The Polykinetics VCC exercise
This move is the most heavily used base move (exercise) within Polykinetics. The vertical core crunch exercise (VCC),
What is a VCC? How to do a VCC?
Plus, a few VCC move variations; that allow you to engage more muscle groups just by incorporating the upper body and arms in specific ways.
What is a VCC? Similar in principle to the well-known, conventional crunch exercise, the biggest difference stems from the change in body positioning; which has been rotated 90-degrees into a comfortable standing position with equal weight distribution between the left and right leg (known as: body balance). –
The back is straight and hips are comfortably supporting the lower body with ease. Arms resting down at your sides. Simple!
**Posture/form quality is vital to the VCC’s effectiveness!
What are the benefits of the VCC?
The applied effort and energy required to do a VCC is a fraction of the effort and energy required to do a conventional crunch. Meaning you are able to go harder and last longer…building up your endurance as you strengthen your muscles! Two for the price of one
The VCC offers a much more pragmatic body stance with less stress, strain and pressure applied to the neck and spine –IT’S SAFER!
Engages all of the core muscles, as well as, the upper back and shoulders when specific VCC move variations are utilized
Increased oxygen intake to the brain, and helps to prevent hyperventilation; safe-guarding the respiratory system.
Improves motor skills, various types of coordination, Focus
Decreases risk of joint injury or muscle straining due to its low impact design
How do you do a VCC? The base VCC (arms not utilized) is quite simple really. Starting from a standing position with proper form in the back (lower body/legs remain isometric against the floor/ground), the upper body (top of the head to the bottom of the sternum) is lifted in an upward motion, and then, “crunched” downward in a controlled manner.
The shoulders are moving in a slight “back and forth” motion at an equal speed and intensity as the core. –Motion is repeated as instructed for a period of time.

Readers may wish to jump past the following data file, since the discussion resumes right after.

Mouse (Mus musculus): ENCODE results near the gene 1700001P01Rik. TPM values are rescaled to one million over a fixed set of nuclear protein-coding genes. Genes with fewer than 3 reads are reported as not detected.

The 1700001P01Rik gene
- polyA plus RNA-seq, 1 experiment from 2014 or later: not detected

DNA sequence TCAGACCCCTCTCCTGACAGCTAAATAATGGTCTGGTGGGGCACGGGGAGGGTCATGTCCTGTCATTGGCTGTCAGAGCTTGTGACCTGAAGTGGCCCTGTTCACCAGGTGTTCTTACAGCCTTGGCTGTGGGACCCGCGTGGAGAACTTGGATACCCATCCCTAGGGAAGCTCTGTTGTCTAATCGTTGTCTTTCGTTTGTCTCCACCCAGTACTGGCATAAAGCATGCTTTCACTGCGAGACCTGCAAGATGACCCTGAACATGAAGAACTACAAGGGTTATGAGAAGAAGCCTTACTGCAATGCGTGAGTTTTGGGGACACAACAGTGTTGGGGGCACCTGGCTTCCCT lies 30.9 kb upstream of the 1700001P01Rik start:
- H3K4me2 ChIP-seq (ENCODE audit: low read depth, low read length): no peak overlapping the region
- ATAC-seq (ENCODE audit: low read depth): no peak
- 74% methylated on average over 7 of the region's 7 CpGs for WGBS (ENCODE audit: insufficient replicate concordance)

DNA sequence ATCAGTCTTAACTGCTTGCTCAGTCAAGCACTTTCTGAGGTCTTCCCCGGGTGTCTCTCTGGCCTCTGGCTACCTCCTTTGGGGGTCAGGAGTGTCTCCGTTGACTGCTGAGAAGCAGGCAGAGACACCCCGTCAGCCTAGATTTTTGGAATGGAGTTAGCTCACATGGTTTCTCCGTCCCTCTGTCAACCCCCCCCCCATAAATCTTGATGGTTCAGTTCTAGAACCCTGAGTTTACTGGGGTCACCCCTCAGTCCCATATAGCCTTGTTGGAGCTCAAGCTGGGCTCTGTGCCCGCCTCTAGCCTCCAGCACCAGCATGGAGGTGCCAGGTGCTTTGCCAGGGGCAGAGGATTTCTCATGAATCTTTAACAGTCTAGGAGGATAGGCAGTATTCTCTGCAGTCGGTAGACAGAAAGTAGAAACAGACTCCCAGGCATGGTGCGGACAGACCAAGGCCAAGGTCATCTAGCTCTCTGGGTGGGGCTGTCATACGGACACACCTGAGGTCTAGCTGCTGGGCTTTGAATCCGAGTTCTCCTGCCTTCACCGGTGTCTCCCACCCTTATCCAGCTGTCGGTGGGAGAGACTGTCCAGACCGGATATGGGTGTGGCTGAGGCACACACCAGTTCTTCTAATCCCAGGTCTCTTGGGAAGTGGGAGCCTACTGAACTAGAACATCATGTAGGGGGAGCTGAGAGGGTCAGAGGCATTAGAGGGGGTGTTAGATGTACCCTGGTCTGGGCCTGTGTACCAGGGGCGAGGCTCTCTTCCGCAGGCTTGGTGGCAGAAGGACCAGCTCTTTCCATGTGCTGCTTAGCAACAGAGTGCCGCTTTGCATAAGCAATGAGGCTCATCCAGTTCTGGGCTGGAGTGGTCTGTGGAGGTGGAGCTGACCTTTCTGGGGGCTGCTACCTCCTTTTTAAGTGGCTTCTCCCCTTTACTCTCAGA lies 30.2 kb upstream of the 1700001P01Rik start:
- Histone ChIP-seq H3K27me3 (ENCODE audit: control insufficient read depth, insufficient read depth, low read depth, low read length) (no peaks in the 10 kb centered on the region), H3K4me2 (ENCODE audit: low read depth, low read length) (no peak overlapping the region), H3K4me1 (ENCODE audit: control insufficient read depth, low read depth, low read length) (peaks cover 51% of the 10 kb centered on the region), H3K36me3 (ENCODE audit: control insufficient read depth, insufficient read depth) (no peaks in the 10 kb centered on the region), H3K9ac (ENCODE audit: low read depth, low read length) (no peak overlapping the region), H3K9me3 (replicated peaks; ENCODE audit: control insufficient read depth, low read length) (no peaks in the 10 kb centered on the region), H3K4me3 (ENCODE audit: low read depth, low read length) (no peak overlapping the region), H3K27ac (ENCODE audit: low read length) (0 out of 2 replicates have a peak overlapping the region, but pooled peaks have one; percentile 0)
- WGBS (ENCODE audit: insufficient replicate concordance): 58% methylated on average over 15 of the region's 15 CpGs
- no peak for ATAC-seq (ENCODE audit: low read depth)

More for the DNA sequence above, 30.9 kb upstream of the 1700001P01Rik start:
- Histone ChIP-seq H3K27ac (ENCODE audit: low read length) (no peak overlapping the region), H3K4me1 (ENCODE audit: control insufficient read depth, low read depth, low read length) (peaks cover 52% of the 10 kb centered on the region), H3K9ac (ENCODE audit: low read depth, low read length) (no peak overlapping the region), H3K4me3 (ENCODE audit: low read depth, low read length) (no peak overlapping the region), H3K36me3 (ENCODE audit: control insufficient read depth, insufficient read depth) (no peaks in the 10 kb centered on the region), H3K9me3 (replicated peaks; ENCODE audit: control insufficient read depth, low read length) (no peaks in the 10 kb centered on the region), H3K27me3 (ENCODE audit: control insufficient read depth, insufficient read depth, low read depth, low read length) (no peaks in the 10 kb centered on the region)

What are some of the VCC move variations and different intensity levels? The VCC move has many variations which are categorized by numerical labels….ex. VCC 2, VCC 3, VCC 4, etc. However, there are only 3 intensity levels, which are…
J1 (minimal) J2 (moderate) J3 (maximum)
…that is then written in a sequence as: (VCC 3/J2) which simply means to do the VCC move, #3 variation at a moderate applied-intensity level.
Here a few additional examples and basic explanations of the different VCC move variations and unique benefits each variation offers to your workout!
VCC 2 = Arms are bent at the elbow, hands tight in fists, and moving the arms forward and backward in sequence with the core. Benefit: This variation allows for increased oxygen and blood circulation, as well as, strengthening and toning of the shoulder muscles, under the arms, and chest muscles all at the same time.
VCC 3 = Leaning the body slightly forward, arms are tucked in tightly to the chest, fists under the chin and upper body is then lifted upward and crunched downward to either the left or right side; alternating from side to side! –Generally, making an “arch” movement with the torso and upper body. Benefit: Tones the sides of the core, strengthens the lower back, and infuses cardio-benefits when done at a particular speed.
VCC 4 = The arms are simply extended in front of you, elbows locked, hands = “fists”, with the legs together and isometric. Upper body and arms are held in position as the core muscles “pulse” contract. There should be very minimal movements from the upper body and lower body. Benefit: Higher intensity core muscle contractions and increased muscle control.
VCC 5 = Similar to VCC 4, your arms still extended, but your hands are flat and positioned with one on top of the other and elbows locked. –Making a “V” or triangle shape with the arms. Shoulders will naturally move back and forth slightly with each core muscle contractions but the arms themselves maintain their isometric position.
Benefit: Highest core muscle contractions and increased upper body muscle control. A form of isometric-resistance training.
Now there are even more VCC move variations than what I have listed above that will be discussed in a future blog post, as well as, identifying the other base moves used in Polykinetics and their simplistic variations that could ultimately change how you workout and get healthy using the most simplistic, yet effective way possible!
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